Small Bowel Exam

Bowel radiography is an X-ray examination of the small intestines that uses a special form of X-ray called fluoroscopy and an orally ingested contrast material called barium.

  • About small bowel exams
    • An X-ray is a noninvasive exam that helps your physician diagnose and treat your medical conditions. X-rays involve exposing a part of the body to a small dose of ionizing radiation to produce images of the inside of the body.
    • Fluoroscopy is X-rays that let the physicians see your internal organs in motion. When the small intestines are coated with barium, the radiologist can view and see the anatomy and function of the small intestines.
  • How should I prepare?
    • To ensure the best possible image quality, your stomach must be empty of food. Therefore, do not eat or drink after midnight the night before your exam. Do not take any medications that are taken by mouth, especially antacids. Do not chew gum or smoke after midnight.
    • Women should always inform their physician or X-ray technologist if there is any possibility that they are pregnant.
    • You may be asked to change into a gown during the exam. You may also be asked to remove jewelry, eye glasses and other metal objects that may interfere with the X-ray images.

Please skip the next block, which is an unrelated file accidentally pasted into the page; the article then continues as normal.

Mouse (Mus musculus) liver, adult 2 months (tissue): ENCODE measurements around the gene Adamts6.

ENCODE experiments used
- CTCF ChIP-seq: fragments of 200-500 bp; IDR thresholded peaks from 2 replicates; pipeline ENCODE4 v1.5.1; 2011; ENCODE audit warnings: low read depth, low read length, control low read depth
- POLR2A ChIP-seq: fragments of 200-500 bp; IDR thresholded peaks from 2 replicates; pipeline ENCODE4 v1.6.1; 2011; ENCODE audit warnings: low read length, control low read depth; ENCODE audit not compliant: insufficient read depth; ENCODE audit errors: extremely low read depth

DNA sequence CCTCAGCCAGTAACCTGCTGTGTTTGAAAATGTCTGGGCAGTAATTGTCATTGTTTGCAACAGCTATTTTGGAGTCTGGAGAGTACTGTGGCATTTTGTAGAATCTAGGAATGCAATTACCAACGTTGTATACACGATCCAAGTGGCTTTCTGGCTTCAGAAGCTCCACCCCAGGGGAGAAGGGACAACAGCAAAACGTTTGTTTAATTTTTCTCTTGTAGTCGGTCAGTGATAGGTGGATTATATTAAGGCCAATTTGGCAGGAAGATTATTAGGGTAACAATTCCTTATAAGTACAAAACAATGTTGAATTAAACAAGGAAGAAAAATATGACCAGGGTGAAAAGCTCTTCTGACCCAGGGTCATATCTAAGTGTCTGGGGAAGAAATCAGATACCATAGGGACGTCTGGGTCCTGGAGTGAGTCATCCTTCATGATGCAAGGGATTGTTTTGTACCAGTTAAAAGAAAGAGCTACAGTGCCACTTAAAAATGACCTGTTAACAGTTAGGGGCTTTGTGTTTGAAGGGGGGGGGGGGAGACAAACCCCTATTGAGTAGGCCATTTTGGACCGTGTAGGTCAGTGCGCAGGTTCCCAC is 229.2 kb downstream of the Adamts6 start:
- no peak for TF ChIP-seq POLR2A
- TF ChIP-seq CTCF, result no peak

• What should I expect?
    • This examination is usually performed on an outpatient basis and is often scheduled in the morning to reduce the patient's fasting time.
    • A radiologic technologist and a radiologist, a physician specifically trained to supervise and interpret radiology examinations, will perform the small bowel exam.
    • The patient will drink the liquid barium (chalky milkshake). Once the patient has drunk the contrast, the technologist will periodically take films of your abdomen until the contrast has gone through the entire length of your small intestines (about 33 feet). When the contrast reaches your large intestines, the radiologist will take some fluoroscopic images.
    • The exam will take several hours because you have to wait until the contrast has gone through small intestines.
    • Periodically, you will be asked to hold still and hold your breath for a few seconds while an X-ray picture is taken to help reduce blurry images.
    • Once the exam is complete, you will be asked to wait until the radiologist looks at the images to make sure no additional images are needed.
    • This exam is usually completed within 1-3 hours or more depending on how quickly your intestines move.
  • How will I find out the results?

    After the procedure, your physician will receive a copy of your results to discuss with you.

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